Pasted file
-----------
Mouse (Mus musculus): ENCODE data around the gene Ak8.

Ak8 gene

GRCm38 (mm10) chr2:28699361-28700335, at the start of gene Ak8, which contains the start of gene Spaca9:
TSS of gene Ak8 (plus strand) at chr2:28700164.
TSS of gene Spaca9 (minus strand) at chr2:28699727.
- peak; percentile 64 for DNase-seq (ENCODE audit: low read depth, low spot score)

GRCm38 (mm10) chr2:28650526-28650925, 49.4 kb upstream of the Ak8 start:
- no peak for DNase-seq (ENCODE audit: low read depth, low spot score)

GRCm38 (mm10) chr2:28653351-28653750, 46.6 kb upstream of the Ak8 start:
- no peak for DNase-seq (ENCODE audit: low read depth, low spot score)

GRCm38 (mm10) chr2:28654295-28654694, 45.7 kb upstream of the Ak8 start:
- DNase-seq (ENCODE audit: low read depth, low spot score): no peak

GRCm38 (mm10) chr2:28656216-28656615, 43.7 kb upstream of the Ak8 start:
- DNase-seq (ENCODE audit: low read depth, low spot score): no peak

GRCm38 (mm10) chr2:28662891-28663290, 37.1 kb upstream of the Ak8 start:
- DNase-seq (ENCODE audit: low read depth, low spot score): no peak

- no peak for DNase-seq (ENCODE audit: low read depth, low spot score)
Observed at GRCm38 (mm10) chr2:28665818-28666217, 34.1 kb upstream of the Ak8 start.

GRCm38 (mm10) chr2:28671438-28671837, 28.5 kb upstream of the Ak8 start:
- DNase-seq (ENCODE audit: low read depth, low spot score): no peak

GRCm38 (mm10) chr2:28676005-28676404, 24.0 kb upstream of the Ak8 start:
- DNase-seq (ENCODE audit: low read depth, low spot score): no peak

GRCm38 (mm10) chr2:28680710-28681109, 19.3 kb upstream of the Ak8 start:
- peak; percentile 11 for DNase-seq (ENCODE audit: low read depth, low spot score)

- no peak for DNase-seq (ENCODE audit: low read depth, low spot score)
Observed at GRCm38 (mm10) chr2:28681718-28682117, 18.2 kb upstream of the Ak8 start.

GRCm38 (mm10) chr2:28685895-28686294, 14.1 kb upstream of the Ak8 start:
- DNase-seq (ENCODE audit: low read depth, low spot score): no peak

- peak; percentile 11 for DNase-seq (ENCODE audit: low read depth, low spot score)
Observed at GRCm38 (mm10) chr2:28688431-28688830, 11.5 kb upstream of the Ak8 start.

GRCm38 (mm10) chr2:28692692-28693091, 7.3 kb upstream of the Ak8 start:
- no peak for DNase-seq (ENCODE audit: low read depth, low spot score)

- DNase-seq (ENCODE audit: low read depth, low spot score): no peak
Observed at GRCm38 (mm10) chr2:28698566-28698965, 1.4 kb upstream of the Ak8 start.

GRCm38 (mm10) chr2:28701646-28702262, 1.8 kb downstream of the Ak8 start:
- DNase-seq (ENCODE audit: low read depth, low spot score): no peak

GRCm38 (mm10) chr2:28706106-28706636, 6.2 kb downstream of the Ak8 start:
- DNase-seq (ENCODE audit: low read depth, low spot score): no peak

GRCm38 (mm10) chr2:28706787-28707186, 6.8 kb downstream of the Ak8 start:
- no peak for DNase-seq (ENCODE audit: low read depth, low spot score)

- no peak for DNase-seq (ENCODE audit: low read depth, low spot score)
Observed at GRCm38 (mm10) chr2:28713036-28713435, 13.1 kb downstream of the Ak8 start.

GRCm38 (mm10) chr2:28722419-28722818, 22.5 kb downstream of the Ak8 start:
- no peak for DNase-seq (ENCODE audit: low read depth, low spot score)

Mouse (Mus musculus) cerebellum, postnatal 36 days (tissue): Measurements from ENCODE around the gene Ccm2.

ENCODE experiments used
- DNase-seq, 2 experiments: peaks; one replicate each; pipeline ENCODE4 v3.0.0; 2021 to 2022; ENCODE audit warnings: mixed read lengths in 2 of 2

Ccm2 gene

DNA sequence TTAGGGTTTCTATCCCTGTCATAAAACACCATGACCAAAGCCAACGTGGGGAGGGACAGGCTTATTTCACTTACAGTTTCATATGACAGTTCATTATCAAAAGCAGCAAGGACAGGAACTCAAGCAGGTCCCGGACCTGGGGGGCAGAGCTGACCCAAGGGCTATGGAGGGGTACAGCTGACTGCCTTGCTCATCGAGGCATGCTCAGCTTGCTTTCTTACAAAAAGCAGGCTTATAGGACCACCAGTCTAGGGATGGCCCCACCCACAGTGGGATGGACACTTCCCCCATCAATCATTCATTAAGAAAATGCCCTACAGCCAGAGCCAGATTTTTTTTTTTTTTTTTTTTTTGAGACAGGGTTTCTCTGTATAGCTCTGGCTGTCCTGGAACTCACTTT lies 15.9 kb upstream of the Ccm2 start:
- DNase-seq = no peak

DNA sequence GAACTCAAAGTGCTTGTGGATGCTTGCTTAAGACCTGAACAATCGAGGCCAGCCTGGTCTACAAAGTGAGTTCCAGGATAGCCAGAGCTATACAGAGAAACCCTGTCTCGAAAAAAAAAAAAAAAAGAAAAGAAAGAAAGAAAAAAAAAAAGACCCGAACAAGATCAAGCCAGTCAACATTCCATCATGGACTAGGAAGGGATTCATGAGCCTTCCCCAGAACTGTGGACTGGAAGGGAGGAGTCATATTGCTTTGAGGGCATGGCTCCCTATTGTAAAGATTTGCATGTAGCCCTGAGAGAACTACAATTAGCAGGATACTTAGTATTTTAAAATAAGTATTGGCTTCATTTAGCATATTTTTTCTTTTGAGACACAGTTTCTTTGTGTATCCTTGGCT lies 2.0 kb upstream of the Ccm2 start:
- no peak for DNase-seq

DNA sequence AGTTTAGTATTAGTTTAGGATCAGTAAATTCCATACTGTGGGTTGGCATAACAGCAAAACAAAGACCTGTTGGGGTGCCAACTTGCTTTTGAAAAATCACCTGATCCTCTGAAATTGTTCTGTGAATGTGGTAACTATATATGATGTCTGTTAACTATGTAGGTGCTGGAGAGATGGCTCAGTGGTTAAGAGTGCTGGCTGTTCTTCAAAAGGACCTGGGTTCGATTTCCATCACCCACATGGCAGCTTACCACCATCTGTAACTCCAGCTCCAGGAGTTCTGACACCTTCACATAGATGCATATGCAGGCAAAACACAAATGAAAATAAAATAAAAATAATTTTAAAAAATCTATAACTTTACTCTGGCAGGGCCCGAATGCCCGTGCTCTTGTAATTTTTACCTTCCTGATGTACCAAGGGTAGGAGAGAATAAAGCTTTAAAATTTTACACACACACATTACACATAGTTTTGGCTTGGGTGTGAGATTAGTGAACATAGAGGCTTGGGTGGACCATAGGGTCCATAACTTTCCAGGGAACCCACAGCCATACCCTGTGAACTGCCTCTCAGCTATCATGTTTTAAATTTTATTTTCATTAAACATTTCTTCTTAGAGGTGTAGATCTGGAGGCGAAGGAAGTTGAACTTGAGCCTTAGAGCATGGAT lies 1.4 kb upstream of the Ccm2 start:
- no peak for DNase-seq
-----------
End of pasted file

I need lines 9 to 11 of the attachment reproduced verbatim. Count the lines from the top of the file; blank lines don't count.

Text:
GRCm38 (mm10) chr2:28653351-28653750, 46.6 kb upstream of the Ak8 start:
- no peak for DNase-seq (ENCODE audit: low read depth, low spot score)

GRCm38 (mm10) chr2:28654295-28654694, 45.7 kb upstream of the Ak8 start: